Music Snobbery: A Self-Righteous Affliction

snob

We’ve all encountered them, music snobs. That person who thinks they know more than the average music buff. They feel entitled to an unjustified sense of coolness by playing the anti-mainstream music game of my favorite band or artist is better because mine is more obscure. Yet, these so-called music aficionados are the first to abandon their favorites upon the very first sign of even a miniscule amount of commercial triumph, because of some imaginary belief system based on tiresome and ridiculous self-imposed “rules,” which decree mainstream success is evil and taboo.

I witnessed fan base abandonment when R.E.M. left an independent label to sign with Warner Brothers, when Weezer started getting airplay on mainstream radio stations, and again when Green Day’s popularity grew beyond mere punk rock recognition. I’ve always been perplexed by this because eschewing an artist after achieving a perceived amount of popularity seems to be the equivalent of the same juvenile mindset of blindly following the masses. Ironically, every musician I’ve met would give their eyetooth to be able to achieve enough success which affords them the opportunity to make a sustainable career out of creating and/or performing music.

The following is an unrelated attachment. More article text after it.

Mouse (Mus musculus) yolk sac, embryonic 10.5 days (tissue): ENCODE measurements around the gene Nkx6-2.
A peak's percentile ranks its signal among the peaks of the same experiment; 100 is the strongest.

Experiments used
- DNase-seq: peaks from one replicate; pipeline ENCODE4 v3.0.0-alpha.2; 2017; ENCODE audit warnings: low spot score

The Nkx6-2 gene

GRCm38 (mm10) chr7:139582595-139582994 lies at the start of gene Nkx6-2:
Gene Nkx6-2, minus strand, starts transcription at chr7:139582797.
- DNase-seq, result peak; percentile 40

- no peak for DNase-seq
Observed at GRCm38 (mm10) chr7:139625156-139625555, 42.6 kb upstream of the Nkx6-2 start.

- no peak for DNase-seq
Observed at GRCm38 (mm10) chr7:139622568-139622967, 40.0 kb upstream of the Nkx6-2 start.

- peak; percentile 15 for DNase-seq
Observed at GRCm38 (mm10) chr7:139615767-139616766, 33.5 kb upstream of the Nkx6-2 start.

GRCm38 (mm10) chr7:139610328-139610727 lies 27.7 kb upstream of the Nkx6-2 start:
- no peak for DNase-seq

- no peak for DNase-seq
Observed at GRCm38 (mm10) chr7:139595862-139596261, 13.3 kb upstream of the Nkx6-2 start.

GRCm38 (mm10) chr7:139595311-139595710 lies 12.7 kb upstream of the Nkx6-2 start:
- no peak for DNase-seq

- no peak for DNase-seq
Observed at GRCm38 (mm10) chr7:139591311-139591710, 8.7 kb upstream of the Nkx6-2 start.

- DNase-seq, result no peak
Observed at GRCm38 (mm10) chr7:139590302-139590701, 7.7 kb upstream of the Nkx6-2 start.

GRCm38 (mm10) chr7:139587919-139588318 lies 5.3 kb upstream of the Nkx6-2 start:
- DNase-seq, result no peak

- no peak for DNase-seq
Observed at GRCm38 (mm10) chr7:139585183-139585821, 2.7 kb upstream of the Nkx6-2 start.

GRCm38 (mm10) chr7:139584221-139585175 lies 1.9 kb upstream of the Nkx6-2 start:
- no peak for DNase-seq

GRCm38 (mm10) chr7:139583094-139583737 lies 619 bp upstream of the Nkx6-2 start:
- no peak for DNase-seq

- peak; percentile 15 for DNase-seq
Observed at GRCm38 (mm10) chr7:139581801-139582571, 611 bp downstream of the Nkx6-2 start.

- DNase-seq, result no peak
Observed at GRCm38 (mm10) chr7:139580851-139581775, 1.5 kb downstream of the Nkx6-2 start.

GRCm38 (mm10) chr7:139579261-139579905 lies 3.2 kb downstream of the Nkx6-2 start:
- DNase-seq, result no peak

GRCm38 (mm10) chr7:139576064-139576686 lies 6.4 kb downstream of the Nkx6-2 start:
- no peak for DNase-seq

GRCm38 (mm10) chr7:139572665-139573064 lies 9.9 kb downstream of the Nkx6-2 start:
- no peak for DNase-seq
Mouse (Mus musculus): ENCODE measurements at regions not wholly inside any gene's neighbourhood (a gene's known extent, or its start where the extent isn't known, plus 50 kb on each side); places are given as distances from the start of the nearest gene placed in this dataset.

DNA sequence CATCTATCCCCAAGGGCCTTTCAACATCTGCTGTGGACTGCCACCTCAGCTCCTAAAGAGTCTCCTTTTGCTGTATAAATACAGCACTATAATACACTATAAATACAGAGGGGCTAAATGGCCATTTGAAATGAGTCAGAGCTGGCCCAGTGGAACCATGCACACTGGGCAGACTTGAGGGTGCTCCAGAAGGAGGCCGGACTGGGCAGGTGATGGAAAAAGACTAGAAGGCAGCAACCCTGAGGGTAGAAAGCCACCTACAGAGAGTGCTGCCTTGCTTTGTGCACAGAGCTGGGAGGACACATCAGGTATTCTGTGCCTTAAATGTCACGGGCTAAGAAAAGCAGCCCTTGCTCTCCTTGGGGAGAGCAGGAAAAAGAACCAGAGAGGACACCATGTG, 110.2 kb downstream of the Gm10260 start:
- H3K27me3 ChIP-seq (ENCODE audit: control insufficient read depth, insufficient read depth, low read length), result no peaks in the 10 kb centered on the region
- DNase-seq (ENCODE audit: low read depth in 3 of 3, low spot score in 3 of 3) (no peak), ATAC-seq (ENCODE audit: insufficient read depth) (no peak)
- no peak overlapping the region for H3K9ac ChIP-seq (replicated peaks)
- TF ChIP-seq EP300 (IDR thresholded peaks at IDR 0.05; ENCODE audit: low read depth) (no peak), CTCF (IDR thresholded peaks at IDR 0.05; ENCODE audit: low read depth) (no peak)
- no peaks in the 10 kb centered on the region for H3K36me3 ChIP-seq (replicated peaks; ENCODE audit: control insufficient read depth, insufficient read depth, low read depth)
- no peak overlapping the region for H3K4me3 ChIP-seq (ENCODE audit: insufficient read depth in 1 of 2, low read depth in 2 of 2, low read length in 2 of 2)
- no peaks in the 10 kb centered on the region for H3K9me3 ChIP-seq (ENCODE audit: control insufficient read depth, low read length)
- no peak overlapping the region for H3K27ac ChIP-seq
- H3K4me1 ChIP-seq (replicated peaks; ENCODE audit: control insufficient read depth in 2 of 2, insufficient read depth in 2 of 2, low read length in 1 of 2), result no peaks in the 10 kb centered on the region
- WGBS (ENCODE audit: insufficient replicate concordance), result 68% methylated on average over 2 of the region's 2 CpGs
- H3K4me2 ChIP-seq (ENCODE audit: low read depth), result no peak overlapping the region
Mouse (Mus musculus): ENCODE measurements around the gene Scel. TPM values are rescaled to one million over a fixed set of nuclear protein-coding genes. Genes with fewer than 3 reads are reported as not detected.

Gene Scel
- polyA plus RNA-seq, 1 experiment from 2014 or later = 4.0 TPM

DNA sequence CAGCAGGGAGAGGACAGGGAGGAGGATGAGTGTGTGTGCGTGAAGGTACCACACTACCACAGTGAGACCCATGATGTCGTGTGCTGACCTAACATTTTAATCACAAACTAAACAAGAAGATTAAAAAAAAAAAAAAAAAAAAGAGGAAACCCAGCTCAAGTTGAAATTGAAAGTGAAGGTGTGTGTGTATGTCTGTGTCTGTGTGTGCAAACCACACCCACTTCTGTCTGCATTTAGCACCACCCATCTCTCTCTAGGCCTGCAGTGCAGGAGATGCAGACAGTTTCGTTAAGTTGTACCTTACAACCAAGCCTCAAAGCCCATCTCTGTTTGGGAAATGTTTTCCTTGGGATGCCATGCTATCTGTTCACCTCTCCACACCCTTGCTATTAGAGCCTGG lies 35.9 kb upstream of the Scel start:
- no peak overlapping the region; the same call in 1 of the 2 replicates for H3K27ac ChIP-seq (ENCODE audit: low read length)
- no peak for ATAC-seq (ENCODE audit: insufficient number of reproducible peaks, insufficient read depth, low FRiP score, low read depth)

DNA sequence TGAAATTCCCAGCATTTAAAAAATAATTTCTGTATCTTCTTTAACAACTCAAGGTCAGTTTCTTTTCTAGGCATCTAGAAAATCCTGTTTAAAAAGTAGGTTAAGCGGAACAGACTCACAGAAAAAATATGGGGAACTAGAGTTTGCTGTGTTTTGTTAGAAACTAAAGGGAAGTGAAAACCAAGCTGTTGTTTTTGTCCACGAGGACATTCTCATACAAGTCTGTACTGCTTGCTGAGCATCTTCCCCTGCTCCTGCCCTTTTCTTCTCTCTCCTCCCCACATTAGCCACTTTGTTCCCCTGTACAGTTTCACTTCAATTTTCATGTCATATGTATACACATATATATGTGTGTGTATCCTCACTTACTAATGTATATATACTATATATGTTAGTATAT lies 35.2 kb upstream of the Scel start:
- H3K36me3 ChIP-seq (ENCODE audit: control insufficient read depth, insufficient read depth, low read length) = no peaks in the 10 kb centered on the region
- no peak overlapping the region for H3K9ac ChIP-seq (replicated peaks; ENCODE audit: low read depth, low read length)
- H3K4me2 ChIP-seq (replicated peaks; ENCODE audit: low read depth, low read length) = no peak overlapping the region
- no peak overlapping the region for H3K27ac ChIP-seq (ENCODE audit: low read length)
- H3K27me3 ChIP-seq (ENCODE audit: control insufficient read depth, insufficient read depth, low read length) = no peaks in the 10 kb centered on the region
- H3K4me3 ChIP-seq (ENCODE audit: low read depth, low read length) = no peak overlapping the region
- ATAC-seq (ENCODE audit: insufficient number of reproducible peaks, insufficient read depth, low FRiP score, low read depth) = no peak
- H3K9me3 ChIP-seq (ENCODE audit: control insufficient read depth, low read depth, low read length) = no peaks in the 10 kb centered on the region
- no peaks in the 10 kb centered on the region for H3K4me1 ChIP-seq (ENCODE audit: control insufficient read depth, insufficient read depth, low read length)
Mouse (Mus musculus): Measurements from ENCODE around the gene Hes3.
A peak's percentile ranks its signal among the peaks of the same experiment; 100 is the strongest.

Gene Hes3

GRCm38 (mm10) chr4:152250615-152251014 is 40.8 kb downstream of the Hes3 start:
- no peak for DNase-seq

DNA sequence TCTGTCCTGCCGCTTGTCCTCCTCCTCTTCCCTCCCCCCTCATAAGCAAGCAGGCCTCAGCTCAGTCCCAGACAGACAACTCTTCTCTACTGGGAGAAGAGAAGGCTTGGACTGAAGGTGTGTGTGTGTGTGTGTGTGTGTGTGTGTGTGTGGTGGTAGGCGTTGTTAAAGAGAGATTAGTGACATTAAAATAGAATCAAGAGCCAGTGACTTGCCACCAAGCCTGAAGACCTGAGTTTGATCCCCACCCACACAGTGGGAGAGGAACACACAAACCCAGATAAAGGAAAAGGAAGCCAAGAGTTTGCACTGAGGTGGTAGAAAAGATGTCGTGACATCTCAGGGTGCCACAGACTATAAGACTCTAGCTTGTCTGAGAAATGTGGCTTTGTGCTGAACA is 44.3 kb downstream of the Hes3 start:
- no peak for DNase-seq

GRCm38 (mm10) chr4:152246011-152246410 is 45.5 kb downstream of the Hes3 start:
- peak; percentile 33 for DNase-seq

Perhaps the most irritating and puzzling quality of self-appointed music snobs I’ve encountered (and there have been many throughout the years), is that I’m yet to meet one who hasn’t said to me; “I don’t like that kind of music because it all sucks” and “I used to listen to that type of music until it became popular.” How can you consider yourself to be an expert on music if you don’t listen to every genre and like something in every category?

Everyone’s entitled to their own preferences, but if you consider yourself a music “expert,” then lose the teenage mentality of discounting entire genres due to your own ignorance of it. I’ve never let anyone else’s perceptions dictate what I like. I’ve never listened to anything simply because it fits into one category or another. In fact, the music I find to be the most rewarding has always found its way to me on its own accord, devoid of recommendation, hyped propaganda, or any degree of superficial coolness. I don’t pretend to know everything about music (who does?), but I know what I like despite lack of popularity or chart success. After all, isn’t music really about evoking an emotional and psychological response from the few as well as the many?

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